Increased rates of lipolysis after fasting have been observed. [8] The increased lipolysis may represent a compensatory mechanism to meet energy demands after few hours of fasting. However, this effect may be achieved at the cost of fatty acid infiltration and of toxic effects of β-oxidation intermediates on organ functions. Patients with LCHAD deficiency may develop a profound CNS deficiency of docosahexanoic acid ethyl ester (DHA), 22:6n-3. An association between retinopathy and DHA deficiency has been demonstrated. The etiology of the severe peripheral neuropathy of trifunctional protein deficiency may result from the unique metabolite, 3-keto-acyl-CoA, after conversion to a methylketone via spontaneous decarboxylation.

The fatty acid oxidation defect results in adverse effects on numerous organ systems, including the CNS, secondary to the hypoketotic hypoglycemia. Hypotonia and cardiomyopathy are also usually present, reflecting the underlying energy deficiency. In addition, hepatomegaly is usually evident, and biopsy of the liver reveals fat accumulation and fibrosis. Chorioretinopathy may also develop over time. Chronic hemolytic anemia and delayed CNS myelination have also been reported. [9]




United States

The incidence of isolated LCHAD activity deficiency and trifunctional protein deficiency is unknown in the United States.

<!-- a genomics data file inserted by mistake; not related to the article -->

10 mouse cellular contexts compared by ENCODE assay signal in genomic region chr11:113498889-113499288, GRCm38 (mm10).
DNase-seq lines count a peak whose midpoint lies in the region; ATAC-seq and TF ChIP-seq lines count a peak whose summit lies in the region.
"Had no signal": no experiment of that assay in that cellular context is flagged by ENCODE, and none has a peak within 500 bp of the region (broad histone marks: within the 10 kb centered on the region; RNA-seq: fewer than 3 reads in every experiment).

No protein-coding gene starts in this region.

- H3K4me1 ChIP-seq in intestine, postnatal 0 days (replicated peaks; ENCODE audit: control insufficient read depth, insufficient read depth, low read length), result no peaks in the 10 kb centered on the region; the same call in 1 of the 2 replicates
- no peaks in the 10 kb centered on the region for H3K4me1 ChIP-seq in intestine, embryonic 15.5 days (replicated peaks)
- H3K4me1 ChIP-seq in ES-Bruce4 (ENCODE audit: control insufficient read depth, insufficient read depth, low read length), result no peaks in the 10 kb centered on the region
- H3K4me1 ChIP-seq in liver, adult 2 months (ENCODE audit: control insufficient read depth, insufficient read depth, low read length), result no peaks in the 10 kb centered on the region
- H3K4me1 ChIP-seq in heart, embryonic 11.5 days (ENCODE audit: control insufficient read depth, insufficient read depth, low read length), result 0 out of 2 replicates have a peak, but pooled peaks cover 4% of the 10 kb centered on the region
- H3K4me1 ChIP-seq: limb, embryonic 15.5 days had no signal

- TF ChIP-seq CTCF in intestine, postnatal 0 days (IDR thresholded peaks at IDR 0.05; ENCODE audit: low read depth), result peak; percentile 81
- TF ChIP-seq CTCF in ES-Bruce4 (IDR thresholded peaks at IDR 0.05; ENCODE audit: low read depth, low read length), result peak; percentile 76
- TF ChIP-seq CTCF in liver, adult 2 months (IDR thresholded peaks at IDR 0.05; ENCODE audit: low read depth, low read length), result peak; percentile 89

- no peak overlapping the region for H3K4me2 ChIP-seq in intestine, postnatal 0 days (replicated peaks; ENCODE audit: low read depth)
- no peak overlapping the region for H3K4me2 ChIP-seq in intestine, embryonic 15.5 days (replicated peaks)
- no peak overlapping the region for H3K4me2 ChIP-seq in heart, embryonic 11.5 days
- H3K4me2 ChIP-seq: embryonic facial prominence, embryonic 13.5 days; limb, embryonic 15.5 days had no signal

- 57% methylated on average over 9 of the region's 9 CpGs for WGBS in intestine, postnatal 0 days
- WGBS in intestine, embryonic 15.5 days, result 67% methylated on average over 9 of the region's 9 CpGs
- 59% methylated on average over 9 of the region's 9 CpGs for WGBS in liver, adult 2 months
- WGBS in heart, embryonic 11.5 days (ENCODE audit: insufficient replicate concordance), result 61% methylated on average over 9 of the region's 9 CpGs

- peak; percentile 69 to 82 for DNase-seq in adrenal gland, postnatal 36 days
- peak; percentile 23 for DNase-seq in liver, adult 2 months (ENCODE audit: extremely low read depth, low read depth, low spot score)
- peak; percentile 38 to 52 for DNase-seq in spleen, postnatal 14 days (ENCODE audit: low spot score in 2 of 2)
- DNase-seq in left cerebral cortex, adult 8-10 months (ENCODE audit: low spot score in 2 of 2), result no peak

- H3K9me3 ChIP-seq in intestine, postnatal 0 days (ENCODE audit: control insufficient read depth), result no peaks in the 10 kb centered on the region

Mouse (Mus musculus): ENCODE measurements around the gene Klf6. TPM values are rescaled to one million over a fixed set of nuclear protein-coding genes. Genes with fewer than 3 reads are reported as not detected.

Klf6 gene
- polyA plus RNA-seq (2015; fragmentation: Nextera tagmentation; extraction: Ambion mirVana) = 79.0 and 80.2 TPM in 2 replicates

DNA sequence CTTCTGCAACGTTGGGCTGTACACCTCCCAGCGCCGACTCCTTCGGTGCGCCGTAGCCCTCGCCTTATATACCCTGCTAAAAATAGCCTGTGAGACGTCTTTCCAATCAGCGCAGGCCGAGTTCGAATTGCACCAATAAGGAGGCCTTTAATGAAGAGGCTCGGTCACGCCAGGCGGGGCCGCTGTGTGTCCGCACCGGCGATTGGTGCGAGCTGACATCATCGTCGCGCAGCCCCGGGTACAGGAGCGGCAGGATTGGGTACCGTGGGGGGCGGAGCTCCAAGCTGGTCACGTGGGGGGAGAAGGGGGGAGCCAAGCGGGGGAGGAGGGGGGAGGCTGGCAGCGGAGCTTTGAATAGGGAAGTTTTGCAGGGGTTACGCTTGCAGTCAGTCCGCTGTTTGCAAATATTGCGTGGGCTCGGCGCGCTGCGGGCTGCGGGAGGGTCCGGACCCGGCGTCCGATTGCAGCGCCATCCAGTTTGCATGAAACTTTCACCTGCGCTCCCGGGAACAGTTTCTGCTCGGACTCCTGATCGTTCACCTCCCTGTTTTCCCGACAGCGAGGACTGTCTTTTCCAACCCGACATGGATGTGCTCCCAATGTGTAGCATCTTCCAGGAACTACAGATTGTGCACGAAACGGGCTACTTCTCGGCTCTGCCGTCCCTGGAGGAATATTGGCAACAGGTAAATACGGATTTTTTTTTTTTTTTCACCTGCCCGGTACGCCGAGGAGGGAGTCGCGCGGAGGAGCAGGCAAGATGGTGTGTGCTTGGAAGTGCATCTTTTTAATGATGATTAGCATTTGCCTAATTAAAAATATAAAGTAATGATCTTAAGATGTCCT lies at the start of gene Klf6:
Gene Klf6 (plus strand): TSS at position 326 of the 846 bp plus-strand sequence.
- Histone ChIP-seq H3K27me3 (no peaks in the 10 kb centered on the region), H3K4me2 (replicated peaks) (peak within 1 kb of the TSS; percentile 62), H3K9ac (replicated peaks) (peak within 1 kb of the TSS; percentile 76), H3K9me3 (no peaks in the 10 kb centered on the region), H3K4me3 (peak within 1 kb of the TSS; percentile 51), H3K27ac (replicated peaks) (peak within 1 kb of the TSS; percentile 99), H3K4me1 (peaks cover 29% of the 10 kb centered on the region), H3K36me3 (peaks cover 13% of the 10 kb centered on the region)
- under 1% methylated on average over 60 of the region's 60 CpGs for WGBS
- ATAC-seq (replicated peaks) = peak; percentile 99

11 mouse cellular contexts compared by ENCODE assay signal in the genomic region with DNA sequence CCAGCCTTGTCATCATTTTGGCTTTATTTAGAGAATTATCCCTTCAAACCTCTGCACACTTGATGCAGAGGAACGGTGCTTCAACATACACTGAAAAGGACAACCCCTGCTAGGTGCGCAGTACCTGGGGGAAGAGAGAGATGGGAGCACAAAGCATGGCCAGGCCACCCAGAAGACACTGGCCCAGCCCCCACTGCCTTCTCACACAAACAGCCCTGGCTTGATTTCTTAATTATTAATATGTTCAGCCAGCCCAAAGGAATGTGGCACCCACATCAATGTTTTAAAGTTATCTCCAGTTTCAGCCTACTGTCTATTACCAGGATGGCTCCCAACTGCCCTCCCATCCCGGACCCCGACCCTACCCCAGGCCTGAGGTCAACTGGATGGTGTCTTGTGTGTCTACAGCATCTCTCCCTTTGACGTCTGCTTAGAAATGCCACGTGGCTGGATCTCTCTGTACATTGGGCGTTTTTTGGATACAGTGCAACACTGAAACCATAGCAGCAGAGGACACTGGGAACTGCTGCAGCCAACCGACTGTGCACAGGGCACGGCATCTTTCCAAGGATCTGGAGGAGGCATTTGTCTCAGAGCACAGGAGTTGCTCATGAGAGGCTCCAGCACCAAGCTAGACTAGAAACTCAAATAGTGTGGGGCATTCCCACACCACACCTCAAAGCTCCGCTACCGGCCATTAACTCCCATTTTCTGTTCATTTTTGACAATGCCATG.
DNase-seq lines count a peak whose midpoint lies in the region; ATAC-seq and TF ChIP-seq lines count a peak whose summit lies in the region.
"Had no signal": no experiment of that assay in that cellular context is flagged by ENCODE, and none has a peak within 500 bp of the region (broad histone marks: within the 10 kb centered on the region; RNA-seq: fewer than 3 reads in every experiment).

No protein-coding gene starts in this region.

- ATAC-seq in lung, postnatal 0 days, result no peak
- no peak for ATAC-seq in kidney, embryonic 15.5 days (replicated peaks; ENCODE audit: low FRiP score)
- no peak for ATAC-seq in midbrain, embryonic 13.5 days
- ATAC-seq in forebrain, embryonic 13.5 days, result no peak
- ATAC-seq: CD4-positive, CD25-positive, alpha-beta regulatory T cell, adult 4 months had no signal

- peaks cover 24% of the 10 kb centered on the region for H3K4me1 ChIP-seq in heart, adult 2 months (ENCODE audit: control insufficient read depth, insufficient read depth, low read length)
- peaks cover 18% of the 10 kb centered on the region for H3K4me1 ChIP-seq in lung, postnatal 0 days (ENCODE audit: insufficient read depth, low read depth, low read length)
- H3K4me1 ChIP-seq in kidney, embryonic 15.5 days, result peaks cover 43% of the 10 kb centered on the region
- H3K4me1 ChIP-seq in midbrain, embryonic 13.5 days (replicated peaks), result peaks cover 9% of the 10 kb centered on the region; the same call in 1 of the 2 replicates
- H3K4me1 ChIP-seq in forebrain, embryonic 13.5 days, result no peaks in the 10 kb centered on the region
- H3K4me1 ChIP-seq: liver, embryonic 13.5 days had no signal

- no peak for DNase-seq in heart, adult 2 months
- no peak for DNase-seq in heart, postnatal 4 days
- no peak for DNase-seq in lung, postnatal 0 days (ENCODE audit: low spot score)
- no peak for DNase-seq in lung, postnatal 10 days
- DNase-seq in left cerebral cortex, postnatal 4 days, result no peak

Analysis of the frequency of the most common mutation (c.1528G>C) in the HADHA gene that encodes for mitochondrial LCHAD estimated a carrier frequency of 1:240 in Finland. [10] This mutation was also present in 100% of alleles in patients in Ukraine, and, in 2018, the frequency of LCHAD deficiency in Ukraine was found to be 1:329,968, which is 2.1 times lower than the average in Europe. [11] A significantly higher frequency of the same mutation was found in the adult Kashubian population from North Poland. [12] The same study also found a higher frequency of another polymorphism, c.652G>C, in the HADHA gene within the population of Silesian in southern Poland. Fourteen living patients with LHAD deficiency were reported in Austria in 2015 and were all homozygous for the common mutation c.1528G>C. [13]


In most cases, LCHAD deficiency is severe and may lead to death during the first few months of life. The disease may also be a cause of sudden infant death, even neonatal. Infants who are diagnosed and treated still have a risk for psychomotor retardation. In addition, this homozygous mutation in fetuses was found to be highly associated with maternal acute fatty liver of pregnancy. [14]


LCHAD deficiency has been reported in all ethnic groups.